Childhood

This latest blog has been my most difficult to date. I wanted to do a study of children in England during the 17th century, and while there are numerous examples I could use, they are, for the most part, restricted to a single demographic, which is children of the nobility or royalty. For obvious reasons, this section of society was the most able to afford to commission portraits of their children, so it has been very hard to find representatives of those in the lower classes or poorer families from this period. If readers can point me in the direction of any, please feel free to leave a comment at the end of the post.

So with apologies for the somewhat one-sided view, I’ll start with with one of the most famous children of all at the start of the 1600s…

Charles I as Duke of York
Charles I when still Duke of York, by Robert Peake the Elder, 1605
Bristol Museum and Art Gallery

 

Lady Mary Feilding
Lady Mary Feilding, as Countess of Aran, later Marchioness and Duchess of Hamilton (1613-1638), by Daniel Mytens, 1620

I like this one very much. I’ve never seen it before, and it’s quite unusual with the striking orange dress and feathered hair around the side of her face. Can any costume experts suggest what the white hair decoration would be made of? It looks to me like a lace headband, perhaps a comb, but as I know nothing about clothing in this period, I am happy to be corrected. Incidentally, for anyone interested in family connections, Lady Mary was a niece of George Villiers, Duke of Buckingham, the favourite courtier of both King James and Charles I.

 

Browne family
A Family Group, called Sir Thomas Browne and his Family, perhaps in part by William Dobson, c.1640s(?), The Chatsworth House Trust

 

Princess Mary
Princess Mary, Daughter of Charles I, c.1637, by Van Dyck
Museum of Fine Arts, Boston

 

3rd Viscount Cary

This is my favourite. I have seen this portrait by Cornelius Johnson described as Lucius Cary, 2nd Viscount Falkland (the subject of an earlier blog post), but this has to be wrong as Johnson was mainly working from the 1640s onwards, much too late to have painted King Charles’s wartime Secretary of State as a child. Another source says that this is Falkland’s son, Lucius Cary, the 3rd Viscount (1632-1649), which must be correct. Whoever the boy is, it’s a very endearing picture, complete with Johnson’s signature wide lace collar. I like that there is nothing behind or around him, and other than his hat, there are no distracting props to take your attention from the face or the pink colouring of his outfit.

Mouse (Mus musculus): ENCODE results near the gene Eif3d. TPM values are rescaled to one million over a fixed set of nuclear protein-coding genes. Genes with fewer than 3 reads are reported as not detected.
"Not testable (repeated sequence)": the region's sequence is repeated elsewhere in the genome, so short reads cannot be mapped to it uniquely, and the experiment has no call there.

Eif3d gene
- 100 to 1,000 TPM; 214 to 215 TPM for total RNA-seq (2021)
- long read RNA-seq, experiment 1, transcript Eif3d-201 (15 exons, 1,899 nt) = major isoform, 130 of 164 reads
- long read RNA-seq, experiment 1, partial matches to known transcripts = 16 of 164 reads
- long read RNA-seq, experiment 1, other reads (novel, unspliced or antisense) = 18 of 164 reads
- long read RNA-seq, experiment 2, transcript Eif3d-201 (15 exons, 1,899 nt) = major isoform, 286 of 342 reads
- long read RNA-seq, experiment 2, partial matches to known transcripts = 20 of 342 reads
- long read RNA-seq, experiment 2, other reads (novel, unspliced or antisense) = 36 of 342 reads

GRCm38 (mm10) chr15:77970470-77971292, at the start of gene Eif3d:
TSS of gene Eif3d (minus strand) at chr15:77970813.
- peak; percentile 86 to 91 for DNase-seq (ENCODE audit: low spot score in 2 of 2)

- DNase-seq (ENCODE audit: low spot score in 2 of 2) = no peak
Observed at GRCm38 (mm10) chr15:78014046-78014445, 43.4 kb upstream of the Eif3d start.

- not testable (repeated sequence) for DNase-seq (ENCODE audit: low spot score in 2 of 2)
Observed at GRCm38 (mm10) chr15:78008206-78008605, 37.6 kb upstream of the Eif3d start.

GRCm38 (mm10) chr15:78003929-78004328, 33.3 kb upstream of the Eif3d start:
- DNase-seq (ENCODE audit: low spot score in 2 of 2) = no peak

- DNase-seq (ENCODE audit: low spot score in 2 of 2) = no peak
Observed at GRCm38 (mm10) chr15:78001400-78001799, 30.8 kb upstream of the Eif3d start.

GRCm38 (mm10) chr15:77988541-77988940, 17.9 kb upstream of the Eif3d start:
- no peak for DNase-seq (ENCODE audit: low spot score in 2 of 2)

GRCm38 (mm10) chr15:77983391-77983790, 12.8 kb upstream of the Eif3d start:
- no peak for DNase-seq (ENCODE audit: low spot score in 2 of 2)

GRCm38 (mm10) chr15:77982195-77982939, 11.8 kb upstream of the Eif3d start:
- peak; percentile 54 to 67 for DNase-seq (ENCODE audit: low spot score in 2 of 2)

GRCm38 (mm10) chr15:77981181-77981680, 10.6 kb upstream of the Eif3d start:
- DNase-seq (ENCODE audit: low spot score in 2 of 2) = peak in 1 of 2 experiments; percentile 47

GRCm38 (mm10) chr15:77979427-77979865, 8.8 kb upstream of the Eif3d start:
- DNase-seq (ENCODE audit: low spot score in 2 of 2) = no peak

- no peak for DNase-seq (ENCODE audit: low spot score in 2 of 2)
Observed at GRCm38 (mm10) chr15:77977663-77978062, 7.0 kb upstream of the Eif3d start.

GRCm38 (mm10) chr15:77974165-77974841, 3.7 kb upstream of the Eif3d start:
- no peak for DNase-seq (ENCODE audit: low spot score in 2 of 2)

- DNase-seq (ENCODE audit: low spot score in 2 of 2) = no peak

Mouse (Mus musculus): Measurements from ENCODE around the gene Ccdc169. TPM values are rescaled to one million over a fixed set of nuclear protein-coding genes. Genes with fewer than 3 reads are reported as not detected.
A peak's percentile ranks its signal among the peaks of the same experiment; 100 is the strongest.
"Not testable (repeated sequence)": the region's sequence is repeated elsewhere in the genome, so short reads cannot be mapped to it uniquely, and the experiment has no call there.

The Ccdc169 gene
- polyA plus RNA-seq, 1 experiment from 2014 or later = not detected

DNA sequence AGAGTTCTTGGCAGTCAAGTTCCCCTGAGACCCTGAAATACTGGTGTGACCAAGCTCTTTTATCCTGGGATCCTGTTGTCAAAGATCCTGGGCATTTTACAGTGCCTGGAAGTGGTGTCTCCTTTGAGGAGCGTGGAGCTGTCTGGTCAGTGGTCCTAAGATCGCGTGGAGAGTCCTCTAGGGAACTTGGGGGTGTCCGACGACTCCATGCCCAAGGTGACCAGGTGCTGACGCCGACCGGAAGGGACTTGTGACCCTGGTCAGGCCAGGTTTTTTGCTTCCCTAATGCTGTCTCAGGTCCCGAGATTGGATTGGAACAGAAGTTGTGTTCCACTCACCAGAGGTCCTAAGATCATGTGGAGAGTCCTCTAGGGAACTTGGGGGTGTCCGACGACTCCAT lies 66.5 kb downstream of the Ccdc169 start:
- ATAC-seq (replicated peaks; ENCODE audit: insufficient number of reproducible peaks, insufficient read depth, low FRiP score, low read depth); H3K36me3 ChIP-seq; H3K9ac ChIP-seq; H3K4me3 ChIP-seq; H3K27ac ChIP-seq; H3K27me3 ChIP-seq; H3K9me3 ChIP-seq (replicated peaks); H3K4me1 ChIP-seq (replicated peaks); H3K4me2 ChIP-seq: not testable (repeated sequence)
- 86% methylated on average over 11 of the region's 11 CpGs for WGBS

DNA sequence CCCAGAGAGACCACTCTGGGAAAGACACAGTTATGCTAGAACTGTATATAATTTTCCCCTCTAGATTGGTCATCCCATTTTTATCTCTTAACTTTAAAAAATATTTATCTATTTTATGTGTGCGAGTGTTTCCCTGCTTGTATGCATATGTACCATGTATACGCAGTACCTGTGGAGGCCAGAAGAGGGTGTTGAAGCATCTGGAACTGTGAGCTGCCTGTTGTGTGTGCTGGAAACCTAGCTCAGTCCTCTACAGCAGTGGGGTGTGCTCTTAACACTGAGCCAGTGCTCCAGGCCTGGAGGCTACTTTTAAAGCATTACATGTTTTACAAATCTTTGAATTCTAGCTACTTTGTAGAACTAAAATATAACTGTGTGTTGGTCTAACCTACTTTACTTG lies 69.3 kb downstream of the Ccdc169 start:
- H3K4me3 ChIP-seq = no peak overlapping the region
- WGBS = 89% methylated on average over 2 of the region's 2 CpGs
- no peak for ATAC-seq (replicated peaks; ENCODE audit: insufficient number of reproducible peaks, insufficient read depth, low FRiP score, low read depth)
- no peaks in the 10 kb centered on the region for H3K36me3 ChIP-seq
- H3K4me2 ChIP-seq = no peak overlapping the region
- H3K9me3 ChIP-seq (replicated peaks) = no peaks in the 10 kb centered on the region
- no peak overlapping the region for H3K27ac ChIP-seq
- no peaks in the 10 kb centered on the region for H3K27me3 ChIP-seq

Esme Stewart
Esme Stewart, 5th Duke of Lennox, 2nd Duke of Richmond, by John Weesop, 1653
©historicalportraits.com

 

Esme Stuart and sister Mary
Esme Stewart, 2nd Duke of Richmond, and his sister Mary, by John Michael Wright, c.1660
(section of larger portrait including their mother, Mary Villiers, Duchess of Lennox
and Richmond)

 

Basil Dixwell
Sir Basil Dixwell, bt.(1665-1750), by Mary Beale, 1681

Lucius Cary, 2nd Viscount Falkland

On the 20th September 1643, at the first battle of Newbury, King Charles’s 33-year-old Secretary of State was killed by enemy fire, having charged his horse at a gap in a hedge which was lined by the enemy’s musketeers. Many believe his actions were deliberate, a suicidal act by a sensitive poet unable to bear the burden of his position, and the bloody destruction of war, any longer. There are a number of surviving portraits of Falkland, many of which show a thoughtful but melancholy man. Unlike other paintings in which statesmen have the artist depict them as proud, often arrogant individuals of status and position, he is clearly not a man of war or violent ambition, but an intellectual more drawn to philosophy, writing and poetry.

I think this is shown very clearly in Van Dyck’s beautiful painting below.

Falkland by VanD
c.1638-1640 ©The Trustees of the Chatsworth Settlement

He was also painted on more than one occasion by Cornelius Johnson:

Falkland CJ1
1635, ©Birmingham Museums Trust
Falkland CJ2
©National Trust, Montacute House

This one is attributed to John Hoskins:

NPG 6304; Lucius Cary, 2nd Viscount Falkland attributed to John Hoskins

Watercolour on vellum, 1630s
©National Portrait Gallery, London

None of the images I’ve found of Cary are from the civil war period after 1642, and most are either copies of, or after, Van Dyck’s earlier original above. I’ve long wondered if he ever sat for Dobson, with whom he would almost certainly have been acquainted at Oxford. Given Dobson’s ability to capture the true character of his sitters (in my view better than Van Dyck, at times), I would imagine a portrait of the tragic Viscount Falkland might have been one of his most moving. If there is a Dobson ‘Holy Grail’, this is it!

If you’re interested in reading more about Falkland, there’s an old but readable biography by J.A.R Marriott, entitled “Falkland and his Times 1610-1643”, published in 1907 (copies are available on Abe Books). Recommendations for a more recent biography gratefully received. 🙂

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